Business Liaison Ashley Cook said that the Champaign Economic Partnership’s Manufacturing Council worked closely with Bundy Baking Solutions to build a partnership that markets job opportunities to area students.
Key development projects
Thanks to economic development investments by private businesses working with the CEP, Urbana – for the first time ever – ranked 41st in the Site Selection magazine’s 2017 list of top U.S. micropolitan communities.
Recent successes include the new Navistar distribution center, Memorial Health’s medical building, expansion of Weidmann Electrical Technology, opening of Nutrien Ag Solutions, Sutphen Corporation’s new Service, Parts and Refurbishment Center, expansion of Old Souls Farms hydroponic operations, expansion of Advanced Technology Products and purchase of the former Robert Rothschild Farm property.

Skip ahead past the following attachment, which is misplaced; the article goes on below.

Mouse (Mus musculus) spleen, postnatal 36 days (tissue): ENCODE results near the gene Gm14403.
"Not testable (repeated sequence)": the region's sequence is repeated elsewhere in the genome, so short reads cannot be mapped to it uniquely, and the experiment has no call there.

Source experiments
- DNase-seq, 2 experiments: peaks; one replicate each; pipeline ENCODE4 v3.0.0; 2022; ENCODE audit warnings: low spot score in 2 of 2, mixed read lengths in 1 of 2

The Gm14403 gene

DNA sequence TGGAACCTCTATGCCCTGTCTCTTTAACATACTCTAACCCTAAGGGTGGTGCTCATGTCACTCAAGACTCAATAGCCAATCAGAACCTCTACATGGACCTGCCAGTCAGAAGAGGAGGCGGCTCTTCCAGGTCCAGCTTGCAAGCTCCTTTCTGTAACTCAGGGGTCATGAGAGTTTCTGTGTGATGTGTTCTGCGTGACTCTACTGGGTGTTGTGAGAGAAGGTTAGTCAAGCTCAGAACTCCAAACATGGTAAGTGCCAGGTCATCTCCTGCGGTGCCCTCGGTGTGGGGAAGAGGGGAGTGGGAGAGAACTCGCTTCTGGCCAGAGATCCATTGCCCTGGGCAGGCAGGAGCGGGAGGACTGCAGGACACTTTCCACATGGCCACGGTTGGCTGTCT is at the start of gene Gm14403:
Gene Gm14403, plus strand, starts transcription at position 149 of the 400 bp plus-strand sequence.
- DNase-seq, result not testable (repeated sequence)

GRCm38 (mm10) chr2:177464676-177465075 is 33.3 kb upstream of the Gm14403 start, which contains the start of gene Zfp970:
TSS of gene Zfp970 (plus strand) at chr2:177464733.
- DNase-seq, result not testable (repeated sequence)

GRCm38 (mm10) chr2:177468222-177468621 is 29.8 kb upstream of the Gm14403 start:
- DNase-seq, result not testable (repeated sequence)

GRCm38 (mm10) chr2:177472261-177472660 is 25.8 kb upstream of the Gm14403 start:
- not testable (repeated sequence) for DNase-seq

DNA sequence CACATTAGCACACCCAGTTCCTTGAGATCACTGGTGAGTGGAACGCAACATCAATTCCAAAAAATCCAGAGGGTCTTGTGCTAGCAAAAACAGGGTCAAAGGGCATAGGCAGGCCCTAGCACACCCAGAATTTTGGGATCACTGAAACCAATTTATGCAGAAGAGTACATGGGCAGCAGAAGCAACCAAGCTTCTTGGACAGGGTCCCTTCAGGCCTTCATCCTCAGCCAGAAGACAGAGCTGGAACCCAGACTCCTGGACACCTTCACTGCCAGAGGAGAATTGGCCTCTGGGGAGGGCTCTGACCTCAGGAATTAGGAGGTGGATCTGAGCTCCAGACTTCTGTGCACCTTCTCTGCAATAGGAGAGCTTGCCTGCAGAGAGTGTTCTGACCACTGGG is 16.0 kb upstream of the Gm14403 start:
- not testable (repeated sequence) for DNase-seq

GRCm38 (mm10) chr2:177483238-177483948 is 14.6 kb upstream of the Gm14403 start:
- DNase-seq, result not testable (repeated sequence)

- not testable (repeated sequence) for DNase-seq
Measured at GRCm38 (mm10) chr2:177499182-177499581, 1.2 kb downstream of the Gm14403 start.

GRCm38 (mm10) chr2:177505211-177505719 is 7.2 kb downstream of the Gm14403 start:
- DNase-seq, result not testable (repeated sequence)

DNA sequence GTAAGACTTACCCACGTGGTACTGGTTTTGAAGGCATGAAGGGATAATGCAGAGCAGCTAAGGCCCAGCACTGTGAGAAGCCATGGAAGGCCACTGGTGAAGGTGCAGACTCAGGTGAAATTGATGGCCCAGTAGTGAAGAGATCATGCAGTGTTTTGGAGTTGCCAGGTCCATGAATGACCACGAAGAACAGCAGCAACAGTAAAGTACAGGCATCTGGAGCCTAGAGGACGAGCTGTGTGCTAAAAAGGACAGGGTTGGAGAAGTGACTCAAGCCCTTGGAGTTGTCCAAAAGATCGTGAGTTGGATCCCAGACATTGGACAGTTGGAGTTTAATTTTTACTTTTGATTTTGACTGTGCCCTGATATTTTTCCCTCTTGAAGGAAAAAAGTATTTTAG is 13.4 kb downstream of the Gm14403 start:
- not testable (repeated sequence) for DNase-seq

Champaign County manufacturing jobs have grown from under 3,000 jobs in 2013 to nearly 4,000 in 2018.
Major projects for 2019 include:
The CEP is partnering with schools and businesses in numerous ways to help make sure Champaign County has the skilled workforce required by new and expanding businesses.
Results of these partnerships include:
For more information, call the CEP at 937-653-7200 or browse CEPOhio.com.
Makes good use of vacant building
Workforce development is a major focus of the CEP, she said. Following are examples of how the CEP and its partners are strengthening the local workforce:
Business Liaison Ashley Cook, who teaches Ohio Hi-Point Career Center’s Supply Chain Management program at Urbana High School, coordinates activities that bring schools, students and businesses together throughout Champaign County. This includes job fairs, in-school presentations by businesses and spreading the word about internships, job shadowing opportunities and job openings.